The Scottish Energy Minister said an increased in decommissioning costs to the UK taxpayer had been made by Westminster as it “failed to put aside a single penny” to cover liabilities.
Paul Wheelhouse made the comments as a new report for the North Sea oil and gas industry by analysts Wood Mackenzie revealed the costs of decommissioning to the UK taxpayer are likely to be around 50% higher at £24billion.
The previous projections had predicted the amount picked up by the UK Government would be around £16billion.
But a report in the Financial Times yesterday warned decommissioning could become a “cash cow” for the UK economy and a “net drain” on resources.
Mr Wheelhouse drew comparisons between how the UK had allowed investment from the sector to be used and that of Norway which has an oil fund.
He said decommissioning was an economic opportunity for Scotland in its “own right”.
The estimates have been made based on an assessment of industry plans for plugging wells and dismantling platforms and pipelines.
Wood Mackenzie has said from this year onwards the cost of decommissioning will be a total of £53billion.
This includes 300 platforms, 3,000 development wells and 21,000km of pipeline.
Fiona Legate, a senior research analyst for Wood Mackenzie in Upstream oil and gas said operators as well as smaller companies are doing much more regular analysis of decommissioning work to be undertaken.
She said: “Our cost estimate has increased over the last five years or so, part of that is to do with inflation and costs increasing.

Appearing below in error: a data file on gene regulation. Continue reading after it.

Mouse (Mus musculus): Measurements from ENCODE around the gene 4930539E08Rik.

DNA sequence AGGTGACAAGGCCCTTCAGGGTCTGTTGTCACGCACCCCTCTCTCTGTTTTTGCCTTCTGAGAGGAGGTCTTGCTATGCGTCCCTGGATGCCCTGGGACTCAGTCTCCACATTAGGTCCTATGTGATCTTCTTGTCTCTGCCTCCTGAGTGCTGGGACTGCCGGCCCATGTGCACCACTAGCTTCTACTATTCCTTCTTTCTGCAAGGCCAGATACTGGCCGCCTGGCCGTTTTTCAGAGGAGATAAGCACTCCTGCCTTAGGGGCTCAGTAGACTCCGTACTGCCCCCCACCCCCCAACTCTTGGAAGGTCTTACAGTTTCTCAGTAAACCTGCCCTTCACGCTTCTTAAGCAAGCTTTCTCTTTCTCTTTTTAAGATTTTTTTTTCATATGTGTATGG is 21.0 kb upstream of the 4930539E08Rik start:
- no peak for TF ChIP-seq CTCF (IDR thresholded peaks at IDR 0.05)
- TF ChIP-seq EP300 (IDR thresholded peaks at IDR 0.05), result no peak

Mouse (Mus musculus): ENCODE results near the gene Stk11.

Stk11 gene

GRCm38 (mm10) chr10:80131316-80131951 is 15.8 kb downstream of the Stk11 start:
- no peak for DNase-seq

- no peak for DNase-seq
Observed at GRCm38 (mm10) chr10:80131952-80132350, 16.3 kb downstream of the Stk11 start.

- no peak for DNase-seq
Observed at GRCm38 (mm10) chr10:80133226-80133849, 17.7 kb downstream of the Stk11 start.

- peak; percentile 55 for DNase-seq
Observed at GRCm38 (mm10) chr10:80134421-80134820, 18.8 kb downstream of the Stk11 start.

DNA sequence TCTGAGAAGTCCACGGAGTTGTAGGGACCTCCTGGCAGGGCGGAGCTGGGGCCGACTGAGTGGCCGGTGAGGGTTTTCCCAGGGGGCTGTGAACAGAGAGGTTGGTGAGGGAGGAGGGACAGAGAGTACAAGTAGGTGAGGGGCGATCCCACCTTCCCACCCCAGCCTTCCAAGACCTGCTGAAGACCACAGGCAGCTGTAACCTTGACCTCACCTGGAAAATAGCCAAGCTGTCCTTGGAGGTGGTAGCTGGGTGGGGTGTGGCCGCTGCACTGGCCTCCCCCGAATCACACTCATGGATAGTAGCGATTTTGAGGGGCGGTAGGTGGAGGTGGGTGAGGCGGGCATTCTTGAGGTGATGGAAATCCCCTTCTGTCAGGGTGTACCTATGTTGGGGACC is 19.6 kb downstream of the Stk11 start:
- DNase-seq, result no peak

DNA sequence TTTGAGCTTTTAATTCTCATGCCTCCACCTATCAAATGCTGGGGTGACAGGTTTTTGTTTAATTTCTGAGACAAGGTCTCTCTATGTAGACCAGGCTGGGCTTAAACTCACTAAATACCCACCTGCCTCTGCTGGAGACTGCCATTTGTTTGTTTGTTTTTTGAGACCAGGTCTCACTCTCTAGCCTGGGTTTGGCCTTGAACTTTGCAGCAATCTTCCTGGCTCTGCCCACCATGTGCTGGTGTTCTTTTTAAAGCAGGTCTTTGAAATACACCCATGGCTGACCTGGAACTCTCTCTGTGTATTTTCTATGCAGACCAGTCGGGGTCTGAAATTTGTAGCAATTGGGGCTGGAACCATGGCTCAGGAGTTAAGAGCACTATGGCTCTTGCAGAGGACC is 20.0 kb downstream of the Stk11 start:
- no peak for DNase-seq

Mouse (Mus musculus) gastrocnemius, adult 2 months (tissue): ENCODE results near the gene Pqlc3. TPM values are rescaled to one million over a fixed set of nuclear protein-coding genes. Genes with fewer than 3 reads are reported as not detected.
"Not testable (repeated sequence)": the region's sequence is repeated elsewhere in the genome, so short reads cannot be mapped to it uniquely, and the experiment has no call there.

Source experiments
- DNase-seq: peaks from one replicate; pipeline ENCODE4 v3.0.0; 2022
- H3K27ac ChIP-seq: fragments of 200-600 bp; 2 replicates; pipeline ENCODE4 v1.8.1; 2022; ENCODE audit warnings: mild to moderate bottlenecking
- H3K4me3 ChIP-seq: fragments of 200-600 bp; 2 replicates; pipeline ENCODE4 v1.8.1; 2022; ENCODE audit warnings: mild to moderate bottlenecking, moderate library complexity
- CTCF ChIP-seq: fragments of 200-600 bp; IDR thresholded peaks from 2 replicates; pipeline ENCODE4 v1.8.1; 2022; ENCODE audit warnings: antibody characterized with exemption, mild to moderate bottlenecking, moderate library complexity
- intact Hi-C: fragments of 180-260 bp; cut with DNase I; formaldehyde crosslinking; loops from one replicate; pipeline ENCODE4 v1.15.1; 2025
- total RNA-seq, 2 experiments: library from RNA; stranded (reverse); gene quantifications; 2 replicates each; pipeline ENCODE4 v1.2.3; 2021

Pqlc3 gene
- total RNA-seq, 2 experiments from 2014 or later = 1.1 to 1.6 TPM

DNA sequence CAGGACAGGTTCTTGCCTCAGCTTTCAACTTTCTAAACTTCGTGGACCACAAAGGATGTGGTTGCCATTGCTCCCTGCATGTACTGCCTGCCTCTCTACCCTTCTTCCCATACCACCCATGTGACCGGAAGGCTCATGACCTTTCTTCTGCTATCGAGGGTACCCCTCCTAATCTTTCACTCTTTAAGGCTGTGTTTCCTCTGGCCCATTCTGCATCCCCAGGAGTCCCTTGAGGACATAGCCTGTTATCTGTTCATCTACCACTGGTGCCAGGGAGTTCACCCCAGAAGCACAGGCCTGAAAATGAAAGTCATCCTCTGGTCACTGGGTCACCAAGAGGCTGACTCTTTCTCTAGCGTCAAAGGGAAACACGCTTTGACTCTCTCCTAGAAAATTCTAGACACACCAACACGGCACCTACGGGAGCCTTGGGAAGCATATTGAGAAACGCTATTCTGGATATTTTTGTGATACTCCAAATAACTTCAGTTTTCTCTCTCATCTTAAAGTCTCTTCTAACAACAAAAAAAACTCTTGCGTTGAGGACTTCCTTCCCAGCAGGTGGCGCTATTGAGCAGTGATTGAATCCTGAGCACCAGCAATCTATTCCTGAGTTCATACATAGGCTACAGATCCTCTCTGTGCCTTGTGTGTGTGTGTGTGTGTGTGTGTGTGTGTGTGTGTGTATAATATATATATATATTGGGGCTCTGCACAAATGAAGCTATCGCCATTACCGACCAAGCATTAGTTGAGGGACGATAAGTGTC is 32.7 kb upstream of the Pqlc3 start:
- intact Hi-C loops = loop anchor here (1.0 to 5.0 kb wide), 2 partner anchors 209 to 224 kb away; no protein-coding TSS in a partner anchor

“Another big thing is the North Sea has been in production for 40 years but there are now much more regular reviews of work as we see more decommissioning work being completed.
“The government is going to be spending a lot of money on decommissioning but production will be declining so there will not be the same level of revenue as before.”
The analysis came as First Minister Nicola Sturgeon indicated a second independence referendum was unlikely to be held this year.
Mr Wheelhouse, said:“The UK Government holds the key fiscal levers over the offshore sector, not the Scottish Government, and let us not forget that the UK Treasury has benefitted from around £330 billion in tax receipts from the North Sea, but, unlike countries such as Norway which created an oil fund worth more than £400 billion, the UK failed to put aside a single penny in times of plenty to cover such liabilities.
“We will continue to press for a fiscal environment that maximises investment and helps with our priority of preventing premature cessation of production.
“The North Sea will have a bright future if the focus of industry and Government is on maximising economic recovery, efficiency of extraction and encouraging new investment.
“As fields reach the end of their economic lives, decommissioning is an economic opportunity for Scotland in its own right.
“Last month saw a major contract awarded for BP’s Miller field with 80% of the spend expected to be in the Scottish or UK supply chain and much of the work completed in Aberdeen, while our enterprise agencies also published a Decommissioning Action Plan. The Scottish Government is working closely with the Oil and Gas Authority and with the oil and gas industry and partners in Scotland to ensure we maximise the economic benefit of decommissioning for Scotland.”